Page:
A Perthshire minister spent 2016 offering guidance and solace to the troubled residents of a city touched by terror.
For the past 12 years, Reverend Dr Andrew Gardner has lived and worked in Brussels, where he heads the St Andrew’s Church of Scotland.
He grew up in Callander and served time as assistant probationer minister at the High Kirk in Dundee but in recent months has been helping Belgium’s capital city through some of its darkest hours.
Reverend Gardner said: “For those of us who live and work in continental Europe, this has been a year that has brought many uncertainties and concerns for the future.
“I have lived and ministered in Brussels for over 12 years.
“We are blessed to have a vibrant Church community of all ages and made up of about 30 nationalities, which is constantly changing.
“It is a reflection of the transient nature of the city.
“On the morning of March 22, associates of Saladh Abdeslam,bombed Zaventem Airport and Maelbeek metro station in the heart of the EU quarter.
“Twenty two lives were lost that day and hundreds of people were injured.
“Some members of our congregation were on the metro train at the time, though they escaped without serious injury.
“Others had close connections with some of the deceased. Yet more were locked into their offices as the emergency services went about their work.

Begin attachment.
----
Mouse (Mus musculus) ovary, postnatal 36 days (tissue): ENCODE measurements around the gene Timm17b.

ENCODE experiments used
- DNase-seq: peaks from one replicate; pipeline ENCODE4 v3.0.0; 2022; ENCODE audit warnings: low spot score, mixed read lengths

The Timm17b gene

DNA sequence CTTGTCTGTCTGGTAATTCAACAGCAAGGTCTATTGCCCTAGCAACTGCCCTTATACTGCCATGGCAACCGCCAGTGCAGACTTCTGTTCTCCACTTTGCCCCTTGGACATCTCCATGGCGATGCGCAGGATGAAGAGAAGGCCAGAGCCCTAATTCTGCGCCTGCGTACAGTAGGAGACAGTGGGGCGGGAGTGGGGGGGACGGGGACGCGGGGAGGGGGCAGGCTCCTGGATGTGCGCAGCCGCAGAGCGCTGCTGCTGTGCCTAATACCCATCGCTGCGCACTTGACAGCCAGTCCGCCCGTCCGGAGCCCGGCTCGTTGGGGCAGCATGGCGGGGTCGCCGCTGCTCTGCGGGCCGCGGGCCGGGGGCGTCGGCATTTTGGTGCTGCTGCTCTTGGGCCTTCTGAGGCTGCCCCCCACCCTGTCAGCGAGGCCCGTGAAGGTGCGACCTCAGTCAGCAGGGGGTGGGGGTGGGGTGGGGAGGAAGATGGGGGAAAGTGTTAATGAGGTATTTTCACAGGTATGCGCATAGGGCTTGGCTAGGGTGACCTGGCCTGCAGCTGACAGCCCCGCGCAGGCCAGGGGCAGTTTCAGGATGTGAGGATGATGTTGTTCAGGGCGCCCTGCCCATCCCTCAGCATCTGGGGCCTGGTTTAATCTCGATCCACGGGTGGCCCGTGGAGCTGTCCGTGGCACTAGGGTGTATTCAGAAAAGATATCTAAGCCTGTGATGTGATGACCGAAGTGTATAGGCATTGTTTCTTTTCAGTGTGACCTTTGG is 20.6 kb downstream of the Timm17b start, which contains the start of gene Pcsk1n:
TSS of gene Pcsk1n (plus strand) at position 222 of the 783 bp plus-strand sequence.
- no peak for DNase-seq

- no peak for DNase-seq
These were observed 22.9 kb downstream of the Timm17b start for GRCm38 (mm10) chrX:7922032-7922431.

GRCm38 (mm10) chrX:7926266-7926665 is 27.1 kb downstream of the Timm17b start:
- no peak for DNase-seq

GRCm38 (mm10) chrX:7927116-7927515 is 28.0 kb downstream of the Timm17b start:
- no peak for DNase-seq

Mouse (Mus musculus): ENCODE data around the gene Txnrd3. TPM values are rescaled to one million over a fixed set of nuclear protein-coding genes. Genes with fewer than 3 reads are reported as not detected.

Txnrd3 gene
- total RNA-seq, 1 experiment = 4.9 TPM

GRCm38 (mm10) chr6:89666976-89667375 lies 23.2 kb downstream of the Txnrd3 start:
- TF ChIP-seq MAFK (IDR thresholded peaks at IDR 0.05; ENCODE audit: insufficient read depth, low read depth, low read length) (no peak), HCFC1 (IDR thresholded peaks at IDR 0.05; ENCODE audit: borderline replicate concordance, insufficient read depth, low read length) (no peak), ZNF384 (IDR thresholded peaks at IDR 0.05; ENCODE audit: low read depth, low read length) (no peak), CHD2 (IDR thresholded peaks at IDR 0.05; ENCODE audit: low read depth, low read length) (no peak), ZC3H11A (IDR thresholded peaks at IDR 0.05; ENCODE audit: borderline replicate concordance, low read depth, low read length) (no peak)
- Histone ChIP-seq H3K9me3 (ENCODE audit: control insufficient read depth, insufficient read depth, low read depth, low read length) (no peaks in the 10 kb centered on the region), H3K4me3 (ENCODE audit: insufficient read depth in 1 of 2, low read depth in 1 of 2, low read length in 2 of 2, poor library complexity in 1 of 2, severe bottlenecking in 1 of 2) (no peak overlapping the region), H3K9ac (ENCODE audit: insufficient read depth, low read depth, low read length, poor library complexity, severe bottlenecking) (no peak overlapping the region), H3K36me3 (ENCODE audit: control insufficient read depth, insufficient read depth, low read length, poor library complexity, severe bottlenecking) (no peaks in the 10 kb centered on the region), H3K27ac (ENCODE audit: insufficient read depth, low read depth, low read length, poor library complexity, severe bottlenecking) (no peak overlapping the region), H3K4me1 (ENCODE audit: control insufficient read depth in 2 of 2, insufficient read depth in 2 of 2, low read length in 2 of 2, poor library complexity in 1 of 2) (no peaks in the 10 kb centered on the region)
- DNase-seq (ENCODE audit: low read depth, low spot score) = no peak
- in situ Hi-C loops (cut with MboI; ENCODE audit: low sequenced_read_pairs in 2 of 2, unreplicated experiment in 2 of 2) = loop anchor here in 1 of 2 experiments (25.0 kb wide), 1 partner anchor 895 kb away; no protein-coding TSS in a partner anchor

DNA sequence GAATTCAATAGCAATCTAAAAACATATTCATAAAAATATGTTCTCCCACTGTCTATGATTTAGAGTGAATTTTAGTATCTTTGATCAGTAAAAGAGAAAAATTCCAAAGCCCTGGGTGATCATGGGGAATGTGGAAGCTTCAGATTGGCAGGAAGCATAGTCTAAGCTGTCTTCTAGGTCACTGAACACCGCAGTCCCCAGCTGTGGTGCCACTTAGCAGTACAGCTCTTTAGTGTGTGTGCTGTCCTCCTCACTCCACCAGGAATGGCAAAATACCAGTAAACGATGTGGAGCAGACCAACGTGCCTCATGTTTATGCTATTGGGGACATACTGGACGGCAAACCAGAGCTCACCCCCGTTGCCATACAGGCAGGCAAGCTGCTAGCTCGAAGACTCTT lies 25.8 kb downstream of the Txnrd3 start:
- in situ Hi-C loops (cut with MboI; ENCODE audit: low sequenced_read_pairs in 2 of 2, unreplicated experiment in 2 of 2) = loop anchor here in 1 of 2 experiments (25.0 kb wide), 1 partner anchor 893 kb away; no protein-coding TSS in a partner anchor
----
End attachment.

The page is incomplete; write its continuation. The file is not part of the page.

“For months afterward, the city was full of armed soldiers due on maximum security alert and there remains a very visible military presence in Brussels today.
“The same can be said of Paris, where I serve as interim moderator.”
Reverend Gardner said the terrorist attacks were just one of the shocks experienced by those who live in Brussels during 2016.
He said the city had also been rocked by the result of the UK’s EU Referendum – Scots such as himself more so because the country had voted decisively to remain.
“The British community that lives and works in the EU has deep concerns about the future,” Reverend Gardner said.
“What will our status be when the UK has fully exited the Union?”
The minister said the movement of people and the arrival of refugees had also tested the city and seen its people rise to the challenge.
Many agencies, including local churches, cooperated to provide help and support to refugees, with the congregation at St Andrew’s collecting toiletries for those in the local Salvation Army’s migrant centres and spending Christmas gathering bedding and foodstuffs and providing financial aid to charities that support the integration of refugees into the community.
Reverend Gardner added: “2016 has been a challenging year in Brussels.
“Whatever happens in 2017, under the providence of God, the resilient congregation of St Andrew’s will rise to that challenge.”